I recently got into an argument with a friend over my race. This isn’t the first time, nor is it the last. In fact, I’ve had this conversation nearly half a dozen times. Yet, I never get less  infuriated. My family is from Cuba, an island 90 miles south of Miami. My ethnicity is Cuban. I can speak Spanish, I eat Cuban food, and Cuban culture is ingrained in my every move. I am, however, white.

I’ve never totally understood this conversation. For me it is quite simple, my race and my ethnicity are two separate entities. For many people, this concept is quite confusing. I tried to explain this idea to my friend, who was German. “Your heritage is German, but in terms of race, you are white.” This made sense to him, but somehow he couldn’t fathom me being white.

I quickly grew frustrated, not because being something other than white was the problem, but because I didn’t understand why he felt it made sense that he was white if he was German and yet was convinced that I, as a Cuban, was not white. At this point in the conversation, I became aware of the millions of people that struggle with this idea.

I realized that this kid was not speaking out of hate, but simply out of ignorance. I’m terrified that in only eighteen years of life, I’ve had this conversation six times. This concept seems rather inherent to me, yet clearly there are flaws. How do we bridge the gap? How do we educate people and get rid of such ignorance?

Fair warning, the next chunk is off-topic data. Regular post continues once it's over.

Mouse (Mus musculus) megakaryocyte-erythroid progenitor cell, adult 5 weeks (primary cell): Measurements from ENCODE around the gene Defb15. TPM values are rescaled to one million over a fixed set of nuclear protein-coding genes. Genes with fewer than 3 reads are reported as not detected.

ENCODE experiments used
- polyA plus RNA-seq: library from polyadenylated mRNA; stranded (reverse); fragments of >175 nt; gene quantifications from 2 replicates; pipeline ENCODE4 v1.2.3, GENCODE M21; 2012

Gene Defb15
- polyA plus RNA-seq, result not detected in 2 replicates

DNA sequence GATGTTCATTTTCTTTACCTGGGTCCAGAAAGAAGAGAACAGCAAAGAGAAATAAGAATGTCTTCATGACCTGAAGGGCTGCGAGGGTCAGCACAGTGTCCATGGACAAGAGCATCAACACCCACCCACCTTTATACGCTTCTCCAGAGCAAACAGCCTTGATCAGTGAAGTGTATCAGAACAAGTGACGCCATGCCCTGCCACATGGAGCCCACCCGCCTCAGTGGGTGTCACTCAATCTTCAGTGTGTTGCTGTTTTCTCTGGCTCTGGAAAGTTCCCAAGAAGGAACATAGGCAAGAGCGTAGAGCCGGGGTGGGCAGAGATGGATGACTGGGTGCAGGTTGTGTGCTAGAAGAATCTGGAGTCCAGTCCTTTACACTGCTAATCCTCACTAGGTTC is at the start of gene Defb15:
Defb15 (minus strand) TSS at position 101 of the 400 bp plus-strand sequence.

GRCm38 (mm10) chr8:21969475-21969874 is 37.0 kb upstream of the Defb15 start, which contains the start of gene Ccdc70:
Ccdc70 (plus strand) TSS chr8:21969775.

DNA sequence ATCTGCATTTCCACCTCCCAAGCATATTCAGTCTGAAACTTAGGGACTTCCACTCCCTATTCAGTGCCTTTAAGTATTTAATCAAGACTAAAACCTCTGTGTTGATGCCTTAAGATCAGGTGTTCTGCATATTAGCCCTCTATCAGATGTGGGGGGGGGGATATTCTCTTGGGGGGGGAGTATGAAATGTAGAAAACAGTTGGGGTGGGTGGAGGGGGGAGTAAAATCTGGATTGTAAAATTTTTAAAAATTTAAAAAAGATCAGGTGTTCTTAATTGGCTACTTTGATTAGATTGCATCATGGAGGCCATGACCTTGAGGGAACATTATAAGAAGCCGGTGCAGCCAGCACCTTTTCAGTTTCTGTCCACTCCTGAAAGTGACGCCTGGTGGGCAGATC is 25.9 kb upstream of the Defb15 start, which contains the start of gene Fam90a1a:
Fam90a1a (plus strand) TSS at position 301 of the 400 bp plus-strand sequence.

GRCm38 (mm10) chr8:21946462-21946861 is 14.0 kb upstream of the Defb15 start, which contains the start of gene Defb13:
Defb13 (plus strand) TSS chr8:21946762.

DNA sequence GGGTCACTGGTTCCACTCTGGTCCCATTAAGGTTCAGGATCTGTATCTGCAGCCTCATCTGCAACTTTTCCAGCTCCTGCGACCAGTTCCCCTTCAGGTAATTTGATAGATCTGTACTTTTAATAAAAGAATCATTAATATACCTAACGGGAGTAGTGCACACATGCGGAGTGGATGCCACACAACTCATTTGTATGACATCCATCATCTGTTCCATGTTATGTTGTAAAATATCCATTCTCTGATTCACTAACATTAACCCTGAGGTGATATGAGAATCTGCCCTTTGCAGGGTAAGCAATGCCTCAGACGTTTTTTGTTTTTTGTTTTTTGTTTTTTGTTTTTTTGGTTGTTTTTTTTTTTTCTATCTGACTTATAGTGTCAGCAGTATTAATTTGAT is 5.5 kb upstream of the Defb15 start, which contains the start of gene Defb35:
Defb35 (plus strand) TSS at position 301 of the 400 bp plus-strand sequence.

Moreover, why was I so upset? I acted as if this kid was attempting to insult me and my entire family, yet that was not his intention at all. Similarly, it’s not as if not being white is some sort of insult. Was I only upset because I felt like a close friend didn’t know me as well as I had thought?

How do we begin to discuss race and the issues it has created within our society if we can’t define race? If we, as a society, fail to recognize the difference between ethnicity and race, how are we to fight discrimination and segregation. But in recognizing my own faults, if we stand too closely to our own race, how do we avoid allowing racism to exist in our daily lives and our institutions if we do not know the ways in which we are allowing racism to thrive?